You can lose this key…

You can lose this key on your keyboard and still write perfectly decent code. Which letter of the alphabet isn’t used in any of the ANSI C keywords?

(How ironic!)

[yes, I forgot ‘q’]

Author: landon

My mom thinks I'm in high tech.

19 thoughts on “You can lose this key…”

  1. a: float
    b: break
    c: struct
    d: unsigned
    e: unsigned
    f: float
    g: goto (seriously?)
    h: while
    i: unsigned
    k: break
    l: float
    m: enum
    n: unsigned
    o: float
    p: typedef
    r: struct
    s: unsigned
    t: float
    u: unsigned
    v: void
    w: while
    x: extern
    y: typedef
    z: sizeof

    So the answer is j and q. What’s ironic about that?

  2. Well, expanding from just keywords to all of the other characters used in the language I get this set:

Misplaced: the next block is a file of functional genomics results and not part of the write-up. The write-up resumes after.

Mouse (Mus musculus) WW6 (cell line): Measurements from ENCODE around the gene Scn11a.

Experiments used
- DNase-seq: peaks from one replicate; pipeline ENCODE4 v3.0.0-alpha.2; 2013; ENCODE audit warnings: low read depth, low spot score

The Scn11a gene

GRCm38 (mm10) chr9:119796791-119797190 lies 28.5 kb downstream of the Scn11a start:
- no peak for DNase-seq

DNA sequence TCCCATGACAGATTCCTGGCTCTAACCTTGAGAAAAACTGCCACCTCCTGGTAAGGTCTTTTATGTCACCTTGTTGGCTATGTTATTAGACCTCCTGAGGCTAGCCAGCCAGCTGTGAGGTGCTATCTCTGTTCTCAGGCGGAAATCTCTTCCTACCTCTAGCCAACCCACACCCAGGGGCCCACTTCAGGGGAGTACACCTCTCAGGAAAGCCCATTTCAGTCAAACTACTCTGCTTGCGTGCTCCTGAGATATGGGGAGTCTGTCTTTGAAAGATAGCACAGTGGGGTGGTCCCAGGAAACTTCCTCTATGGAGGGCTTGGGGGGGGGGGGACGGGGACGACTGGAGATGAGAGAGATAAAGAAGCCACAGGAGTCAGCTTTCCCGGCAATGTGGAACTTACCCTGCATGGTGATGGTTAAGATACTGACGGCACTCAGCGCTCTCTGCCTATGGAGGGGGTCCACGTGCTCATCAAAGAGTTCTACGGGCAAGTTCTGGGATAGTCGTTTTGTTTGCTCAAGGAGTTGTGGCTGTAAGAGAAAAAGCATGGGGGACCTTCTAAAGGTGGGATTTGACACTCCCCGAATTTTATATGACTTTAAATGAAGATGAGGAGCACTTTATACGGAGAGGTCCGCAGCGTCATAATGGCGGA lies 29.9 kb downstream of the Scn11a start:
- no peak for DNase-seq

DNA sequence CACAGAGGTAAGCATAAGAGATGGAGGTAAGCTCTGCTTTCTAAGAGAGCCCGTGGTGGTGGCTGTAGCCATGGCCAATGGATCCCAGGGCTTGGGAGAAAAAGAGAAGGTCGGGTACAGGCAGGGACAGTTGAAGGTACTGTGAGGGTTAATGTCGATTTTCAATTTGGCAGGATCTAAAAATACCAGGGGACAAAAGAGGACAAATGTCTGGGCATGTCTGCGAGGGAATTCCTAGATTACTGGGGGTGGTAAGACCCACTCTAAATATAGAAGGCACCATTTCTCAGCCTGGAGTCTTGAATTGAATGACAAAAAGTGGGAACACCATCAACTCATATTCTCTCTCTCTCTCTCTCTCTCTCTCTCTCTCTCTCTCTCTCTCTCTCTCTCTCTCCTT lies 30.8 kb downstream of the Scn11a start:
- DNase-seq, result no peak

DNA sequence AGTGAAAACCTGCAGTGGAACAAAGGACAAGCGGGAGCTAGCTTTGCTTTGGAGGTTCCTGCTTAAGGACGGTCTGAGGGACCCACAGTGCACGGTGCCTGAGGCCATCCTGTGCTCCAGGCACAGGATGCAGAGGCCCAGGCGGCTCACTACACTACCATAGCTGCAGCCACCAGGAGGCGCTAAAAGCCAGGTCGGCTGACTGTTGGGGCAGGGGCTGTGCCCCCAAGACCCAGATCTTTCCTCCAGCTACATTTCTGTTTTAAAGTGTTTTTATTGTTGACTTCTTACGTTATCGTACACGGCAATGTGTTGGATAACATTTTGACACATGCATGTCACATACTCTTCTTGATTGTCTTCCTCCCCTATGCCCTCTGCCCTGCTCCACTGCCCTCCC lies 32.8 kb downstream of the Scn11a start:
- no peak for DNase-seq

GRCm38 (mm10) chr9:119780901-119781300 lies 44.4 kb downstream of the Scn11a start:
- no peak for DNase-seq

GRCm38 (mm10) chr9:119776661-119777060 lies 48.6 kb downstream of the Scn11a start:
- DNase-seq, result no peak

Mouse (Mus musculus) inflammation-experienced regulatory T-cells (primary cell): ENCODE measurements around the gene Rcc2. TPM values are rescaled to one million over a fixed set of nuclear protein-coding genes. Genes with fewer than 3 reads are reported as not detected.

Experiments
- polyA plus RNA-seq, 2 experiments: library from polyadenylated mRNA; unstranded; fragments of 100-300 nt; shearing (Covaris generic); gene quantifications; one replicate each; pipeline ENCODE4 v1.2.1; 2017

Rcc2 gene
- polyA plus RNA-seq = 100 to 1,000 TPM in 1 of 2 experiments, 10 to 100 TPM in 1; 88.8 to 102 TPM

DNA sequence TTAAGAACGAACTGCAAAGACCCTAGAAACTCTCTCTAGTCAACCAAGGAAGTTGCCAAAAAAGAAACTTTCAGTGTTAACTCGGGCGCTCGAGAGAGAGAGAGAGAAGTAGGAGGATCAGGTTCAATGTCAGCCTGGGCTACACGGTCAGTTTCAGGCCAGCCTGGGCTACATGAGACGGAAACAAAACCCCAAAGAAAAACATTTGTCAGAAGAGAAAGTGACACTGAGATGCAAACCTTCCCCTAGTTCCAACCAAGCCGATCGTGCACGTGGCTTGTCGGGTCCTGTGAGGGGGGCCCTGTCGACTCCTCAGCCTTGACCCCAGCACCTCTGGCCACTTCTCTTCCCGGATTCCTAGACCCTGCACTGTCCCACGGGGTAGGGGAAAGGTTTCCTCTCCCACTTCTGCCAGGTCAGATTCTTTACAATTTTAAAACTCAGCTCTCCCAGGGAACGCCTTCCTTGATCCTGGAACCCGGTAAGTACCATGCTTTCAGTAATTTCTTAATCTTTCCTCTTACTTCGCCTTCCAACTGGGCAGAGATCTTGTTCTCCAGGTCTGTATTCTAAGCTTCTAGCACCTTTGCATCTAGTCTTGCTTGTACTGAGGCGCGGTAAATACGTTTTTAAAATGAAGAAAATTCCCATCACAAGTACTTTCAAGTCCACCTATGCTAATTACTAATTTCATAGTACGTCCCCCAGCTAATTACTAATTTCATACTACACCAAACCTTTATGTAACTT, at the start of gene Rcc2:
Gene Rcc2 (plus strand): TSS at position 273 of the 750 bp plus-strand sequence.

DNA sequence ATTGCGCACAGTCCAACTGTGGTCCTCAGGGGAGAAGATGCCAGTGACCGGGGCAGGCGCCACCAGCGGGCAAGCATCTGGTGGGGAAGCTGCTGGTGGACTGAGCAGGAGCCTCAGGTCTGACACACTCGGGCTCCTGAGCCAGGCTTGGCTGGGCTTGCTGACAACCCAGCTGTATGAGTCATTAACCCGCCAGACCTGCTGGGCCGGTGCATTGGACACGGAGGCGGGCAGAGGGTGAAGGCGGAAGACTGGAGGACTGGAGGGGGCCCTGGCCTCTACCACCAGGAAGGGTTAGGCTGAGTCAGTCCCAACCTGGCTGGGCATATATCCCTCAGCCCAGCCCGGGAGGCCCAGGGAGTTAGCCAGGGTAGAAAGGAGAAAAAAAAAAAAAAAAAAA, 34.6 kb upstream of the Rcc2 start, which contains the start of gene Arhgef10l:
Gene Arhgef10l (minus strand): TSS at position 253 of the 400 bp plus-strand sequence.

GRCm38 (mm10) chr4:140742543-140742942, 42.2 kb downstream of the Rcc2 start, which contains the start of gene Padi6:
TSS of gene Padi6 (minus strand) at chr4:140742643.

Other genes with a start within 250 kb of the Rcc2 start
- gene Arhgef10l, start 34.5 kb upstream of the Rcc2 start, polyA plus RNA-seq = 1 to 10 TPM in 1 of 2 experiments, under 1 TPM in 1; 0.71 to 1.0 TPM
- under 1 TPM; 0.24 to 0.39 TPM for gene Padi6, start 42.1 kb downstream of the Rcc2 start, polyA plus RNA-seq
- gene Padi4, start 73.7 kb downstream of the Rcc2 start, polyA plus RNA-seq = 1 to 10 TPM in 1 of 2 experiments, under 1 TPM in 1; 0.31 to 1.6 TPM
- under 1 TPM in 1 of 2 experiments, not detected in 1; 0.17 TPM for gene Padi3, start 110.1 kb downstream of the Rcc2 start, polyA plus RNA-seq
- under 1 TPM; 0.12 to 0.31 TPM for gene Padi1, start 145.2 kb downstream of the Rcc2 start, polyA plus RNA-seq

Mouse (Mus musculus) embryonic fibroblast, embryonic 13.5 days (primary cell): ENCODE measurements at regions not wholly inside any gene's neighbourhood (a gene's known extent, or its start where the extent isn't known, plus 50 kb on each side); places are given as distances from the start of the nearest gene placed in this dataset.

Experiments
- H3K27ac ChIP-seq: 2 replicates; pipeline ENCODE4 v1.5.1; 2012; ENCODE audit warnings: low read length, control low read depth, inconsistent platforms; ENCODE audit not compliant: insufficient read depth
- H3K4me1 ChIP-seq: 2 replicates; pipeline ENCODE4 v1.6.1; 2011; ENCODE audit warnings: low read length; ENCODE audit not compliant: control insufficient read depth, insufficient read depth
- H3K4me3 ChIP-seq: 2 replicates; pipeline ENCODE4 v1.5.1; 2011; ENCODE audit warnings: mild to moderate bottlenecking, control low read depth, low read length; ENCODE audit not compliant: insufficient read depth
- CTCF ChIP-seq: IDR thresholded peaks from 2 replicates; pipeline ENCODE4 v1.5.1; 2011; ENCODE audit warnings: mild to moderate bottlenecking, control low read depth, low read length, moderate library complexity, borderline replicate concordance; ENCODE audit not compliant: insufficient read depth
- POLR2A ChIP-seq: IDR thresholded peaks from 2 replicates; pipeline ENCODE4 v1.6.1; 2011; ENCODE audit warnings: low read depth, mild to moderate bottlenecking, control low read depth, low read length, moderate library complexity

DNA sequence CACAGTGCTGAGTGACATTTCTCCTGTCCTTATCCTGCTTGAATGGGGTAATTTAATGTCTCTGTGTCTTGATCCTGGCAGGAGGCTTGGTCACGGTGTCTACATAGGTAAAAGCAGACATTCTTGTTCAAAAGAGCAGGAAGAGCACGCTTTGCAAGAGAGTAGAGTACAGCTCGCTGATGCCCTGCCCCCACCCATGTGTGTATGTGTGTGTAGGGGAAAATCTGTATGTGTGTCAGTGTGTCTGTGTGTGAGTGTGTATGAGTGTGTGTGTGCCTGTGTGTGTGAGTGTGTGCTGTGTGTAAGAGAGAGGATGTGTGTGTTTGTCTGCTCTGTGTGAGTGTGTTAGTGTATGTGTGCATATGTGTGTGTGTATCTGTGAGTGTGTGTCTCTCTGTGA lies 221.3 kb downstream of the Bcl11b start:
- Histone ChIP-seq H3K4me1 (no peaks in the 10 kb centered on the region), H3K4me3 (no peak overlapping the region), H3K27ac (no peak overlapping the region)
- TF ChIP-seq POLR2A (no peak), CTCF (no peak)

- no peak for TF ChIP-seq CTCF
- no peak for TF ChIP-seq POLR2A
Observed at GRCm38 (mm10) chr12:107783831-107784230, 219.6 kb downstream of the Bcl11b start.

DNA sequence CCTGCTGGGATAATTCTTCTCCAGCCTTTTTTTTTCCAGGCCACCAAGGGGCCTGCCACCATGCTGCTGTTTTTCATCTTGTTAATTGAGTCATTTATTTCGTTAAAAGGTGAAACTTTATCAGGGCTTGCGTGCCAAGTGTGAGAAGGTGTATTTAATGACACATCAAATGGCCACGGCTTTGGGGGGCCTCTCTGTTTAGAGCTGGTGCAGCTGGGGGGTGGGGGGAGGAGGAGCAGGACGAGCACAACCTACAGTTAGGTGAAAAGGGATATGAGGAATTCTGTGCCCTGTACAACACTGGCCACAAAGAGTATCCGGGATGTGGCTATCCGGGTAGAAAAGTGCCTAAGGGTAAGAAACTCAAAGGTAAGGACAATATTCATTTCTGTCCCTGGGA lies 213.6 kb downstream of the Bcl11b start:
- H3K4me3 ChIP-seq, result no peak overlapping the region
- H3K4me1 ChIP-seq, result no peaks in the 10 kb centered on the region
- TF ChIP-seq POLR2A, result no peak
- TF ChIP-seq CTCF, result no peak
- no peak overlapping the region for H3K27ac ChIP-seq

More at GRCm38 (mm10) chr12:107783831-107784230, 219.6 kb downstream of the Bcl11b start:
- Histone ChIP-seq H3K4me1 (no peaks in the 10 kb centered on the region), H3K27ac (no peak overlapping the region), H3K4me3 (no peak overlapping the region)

As the shift key is needed for some, I added the characters for those keys that are already in there (ex: ‘^’ is in there, so I added ‘6’). Subtracting this set from the printable characters set (at least in Python’s string module) yields the J, Q, 2, 4, tab and return/enter key. Using trigraphs frees up the \, 6, 3, [, ], and ` keys.

  3. I concur, two letters.

    And I’m definitely losing something because I don’t find the irony in those two letters.

    1. I use i, j, & k as loop indices all the time (if I ever get to k, I usually know that something’s wrong with my algorithm ;-).

      Also, since I use Qt, there’s no way in hell I could get by without my ‘Q’ key. 😛

  4. Saw this again and realized: with omni complete (or similar features in IDEs) there are a lot of letters I could probably dodge. I only need to be able to start all the keywords, and it omni complete itself uses only Ctrl + X/O/N/P. Maybe not even N/P if you’re excessively careful.

    But it’s a moot point, because I wouldn’t use vim without all the letters.

  5. I learned to remap keyboard emulators back in the day, when the D key broke on the Duplix (1980’s vintage unix) system console.

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